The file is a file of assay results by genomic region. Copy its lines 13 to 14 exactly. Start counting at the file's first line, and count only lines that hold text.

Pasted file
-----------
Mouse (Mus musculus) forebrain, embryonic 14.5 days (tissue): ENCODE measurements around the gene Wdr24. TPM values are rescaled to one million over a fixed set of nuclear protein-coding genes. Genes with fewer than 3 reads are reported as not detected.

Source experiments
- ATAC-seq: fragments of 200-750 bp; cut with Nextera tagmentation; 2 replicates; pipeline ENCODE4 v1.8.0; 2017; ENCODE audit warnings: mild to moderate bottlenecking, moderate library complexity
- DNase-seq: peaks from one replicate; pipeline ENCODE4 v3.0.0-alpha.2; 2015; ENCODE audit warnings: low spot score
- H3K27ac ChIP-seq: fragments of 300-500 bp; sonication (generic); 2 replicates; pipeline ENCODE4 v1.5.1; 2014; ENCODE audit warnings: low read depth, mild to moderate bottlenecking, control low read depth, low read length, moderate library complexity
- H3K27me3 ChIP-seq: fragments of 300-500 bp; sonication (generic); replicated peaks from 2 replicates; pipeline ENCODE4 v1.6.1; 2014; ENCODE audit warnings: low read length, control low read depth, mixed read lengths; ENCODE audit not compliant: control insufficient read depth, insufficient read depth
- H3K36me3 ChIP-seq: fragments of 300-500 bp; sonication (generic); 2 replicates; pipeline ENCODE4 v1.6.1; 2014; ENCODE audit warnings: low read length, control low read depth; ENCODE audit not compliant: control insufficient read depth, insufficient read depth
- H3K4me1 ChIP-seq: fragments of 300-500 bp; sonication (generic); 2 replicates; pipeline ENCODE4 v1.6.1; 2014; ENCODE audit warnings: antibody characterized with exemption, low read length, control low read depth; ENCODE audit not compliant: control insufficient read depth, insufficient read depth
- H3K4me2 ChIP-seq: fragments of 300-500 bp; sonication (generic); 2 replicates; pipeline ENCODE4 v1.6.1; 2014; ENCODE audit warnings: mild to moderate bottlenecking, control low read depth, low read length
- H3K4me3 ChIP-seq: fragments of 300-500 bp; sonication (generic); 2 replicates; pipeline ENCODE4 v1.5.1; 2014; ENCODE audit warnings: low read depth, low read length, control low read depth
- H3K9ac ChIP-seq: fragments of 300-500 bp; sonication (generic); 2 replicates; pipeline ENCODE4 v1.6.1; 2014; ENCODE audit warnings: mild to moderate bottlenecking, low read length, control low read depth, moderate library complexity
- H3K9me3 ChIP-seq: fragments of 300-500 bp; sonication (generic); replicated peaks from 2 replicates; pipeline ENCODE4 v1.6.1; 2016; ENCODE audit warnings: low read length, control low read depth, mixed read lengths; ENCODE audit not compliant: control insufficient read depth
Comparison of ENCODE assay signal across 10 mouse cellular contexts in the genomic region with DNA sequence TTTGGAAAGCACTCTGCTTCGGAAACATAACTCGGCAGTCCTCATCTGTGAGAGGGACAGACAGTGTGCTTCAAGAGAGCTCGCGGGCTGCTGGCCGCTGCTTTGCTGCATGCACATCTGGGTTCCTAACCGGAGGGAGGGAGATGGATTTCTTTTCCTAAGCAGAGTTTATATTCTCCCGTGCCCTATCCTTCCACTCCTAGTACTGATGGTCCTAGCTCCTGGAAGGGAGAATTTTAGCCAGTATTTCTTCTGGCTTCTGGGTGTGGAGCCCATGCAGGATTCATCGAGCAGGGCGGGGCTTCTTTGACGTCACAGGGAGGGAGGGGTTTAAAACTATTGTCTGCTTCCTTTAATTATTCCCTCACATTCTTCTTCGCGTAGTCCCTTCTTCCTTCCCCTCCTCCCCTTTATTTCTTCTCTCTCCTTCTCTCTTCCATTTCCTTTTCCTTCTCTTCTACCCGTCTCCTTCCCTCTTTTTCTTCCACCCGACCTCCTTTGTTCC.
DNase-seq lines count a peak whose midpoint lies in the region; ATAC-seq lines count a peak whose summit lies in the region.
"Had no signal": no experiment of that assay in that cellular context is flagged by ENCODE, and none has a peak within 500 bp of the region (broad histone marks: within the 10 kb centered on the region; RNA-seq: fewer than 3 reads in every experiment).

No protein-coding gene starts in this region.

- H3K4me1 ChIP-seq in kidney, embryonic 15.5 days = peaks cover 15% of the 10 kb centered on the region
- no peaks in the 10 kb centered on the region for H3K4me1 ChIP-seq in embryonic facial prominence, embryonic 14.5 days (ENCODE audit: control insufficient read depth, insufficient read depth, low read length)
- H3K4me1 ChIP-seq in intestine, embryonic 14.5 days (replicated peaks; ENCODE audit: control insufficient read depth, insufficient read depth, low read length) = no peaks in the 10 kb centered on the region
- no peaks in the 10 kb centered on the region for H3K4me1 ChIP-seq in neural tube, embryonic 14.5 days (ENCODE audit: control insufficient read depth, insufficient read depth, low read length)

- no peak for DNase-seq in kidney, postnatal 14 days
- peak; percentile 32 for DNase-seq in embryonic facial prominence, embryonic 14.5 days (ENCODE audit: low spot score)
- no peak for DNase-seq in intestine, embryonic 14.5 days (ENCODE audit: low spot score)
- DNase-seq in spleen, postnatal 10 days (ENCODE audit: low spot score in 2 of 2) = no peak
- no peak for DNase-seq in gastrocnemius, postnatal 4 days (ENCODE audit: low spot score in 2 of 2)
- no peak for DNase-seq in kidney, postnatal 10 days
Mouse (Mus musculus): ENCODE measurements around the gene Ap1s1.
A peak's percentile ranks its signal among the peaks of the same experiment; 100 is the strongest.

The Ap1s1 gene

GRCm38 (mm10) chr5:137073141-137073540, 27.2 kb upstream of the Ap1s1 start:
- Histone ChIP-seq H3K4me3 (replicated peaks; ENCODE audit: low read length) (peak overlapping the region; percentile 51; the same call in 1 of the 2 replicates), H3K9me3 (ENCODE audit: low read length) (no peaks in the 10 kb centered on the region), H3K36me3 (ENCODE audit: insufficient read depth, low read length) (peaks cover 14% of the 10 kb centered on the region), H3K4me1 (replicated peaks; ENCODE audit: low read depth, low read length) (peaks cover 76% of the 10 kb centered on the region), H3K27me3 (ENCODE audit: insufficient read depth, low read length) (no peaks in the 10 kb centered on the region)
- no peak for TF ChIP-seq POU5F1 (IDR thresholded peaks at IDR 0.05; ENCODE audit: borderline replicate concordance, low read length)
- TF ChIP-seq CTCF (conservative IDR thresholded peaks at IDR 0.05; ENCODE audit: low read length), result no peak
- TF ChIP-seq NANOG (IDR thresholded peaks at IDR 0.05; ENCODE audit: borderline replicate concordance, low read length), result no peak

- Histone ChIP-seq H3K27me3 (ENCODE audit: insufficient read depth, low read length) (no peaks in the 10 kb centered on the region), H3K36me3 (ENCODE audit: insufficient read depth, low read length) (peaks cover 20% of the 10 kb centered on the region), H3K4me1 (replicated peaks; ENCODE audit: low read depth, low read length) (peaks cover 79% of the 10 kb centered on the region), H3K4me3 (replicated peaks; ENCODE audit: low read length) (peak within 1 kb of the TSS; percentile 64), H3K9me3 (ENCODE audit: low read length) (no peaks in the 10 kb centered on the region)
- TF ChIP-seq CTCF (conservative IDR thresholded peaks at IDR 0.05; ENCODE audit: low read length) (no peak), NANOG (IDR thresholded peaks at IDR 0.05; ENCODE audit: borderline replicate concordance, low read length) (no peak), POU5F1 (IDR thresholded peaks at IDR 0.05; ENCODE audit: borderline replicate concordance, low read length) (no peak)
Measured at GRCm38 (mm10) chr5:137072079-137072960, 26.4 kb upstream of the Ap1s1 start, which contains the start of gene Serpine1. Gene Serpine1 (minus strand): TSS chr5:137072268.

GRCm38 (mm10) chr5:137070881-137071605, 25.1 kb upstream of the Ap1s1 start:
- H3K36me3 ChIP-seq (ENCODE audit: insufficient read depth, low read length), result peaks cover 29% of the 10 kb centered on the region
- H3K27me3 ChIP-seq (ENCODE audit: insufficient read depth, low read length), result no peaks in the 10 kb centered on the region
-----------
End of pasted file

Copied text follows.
Comparison of ENCODE assay signal across 10 mouse cellular contexts in the genomic region with DNA sequence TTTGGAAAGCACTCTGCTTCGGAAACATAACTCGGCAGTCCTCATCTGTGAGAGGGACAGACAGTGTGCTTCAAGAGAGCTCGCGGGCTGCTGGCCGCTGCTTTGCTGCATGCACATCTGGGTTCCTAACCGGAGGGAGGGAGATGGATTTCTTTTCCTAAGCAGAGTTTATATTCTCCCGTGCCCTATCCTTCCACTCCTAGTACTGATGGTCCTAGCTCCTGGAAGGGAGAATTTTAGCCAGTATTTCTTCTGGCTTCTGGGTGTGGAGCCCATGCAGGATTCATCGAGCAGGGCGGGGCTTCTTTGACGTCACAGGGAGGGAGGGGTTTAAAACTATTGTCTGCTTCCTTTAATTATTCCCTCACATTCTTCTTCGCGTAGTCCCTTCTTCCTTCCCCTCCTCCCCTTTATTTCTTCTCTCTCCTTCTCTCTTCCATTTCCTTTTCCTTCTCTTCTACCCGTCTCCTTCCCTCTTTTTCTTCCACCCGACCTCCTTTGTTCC.
DNase-seq lines count a peak whose midpoint lies in the region; ATAC-seq lines count a peak whose summit lies in the region.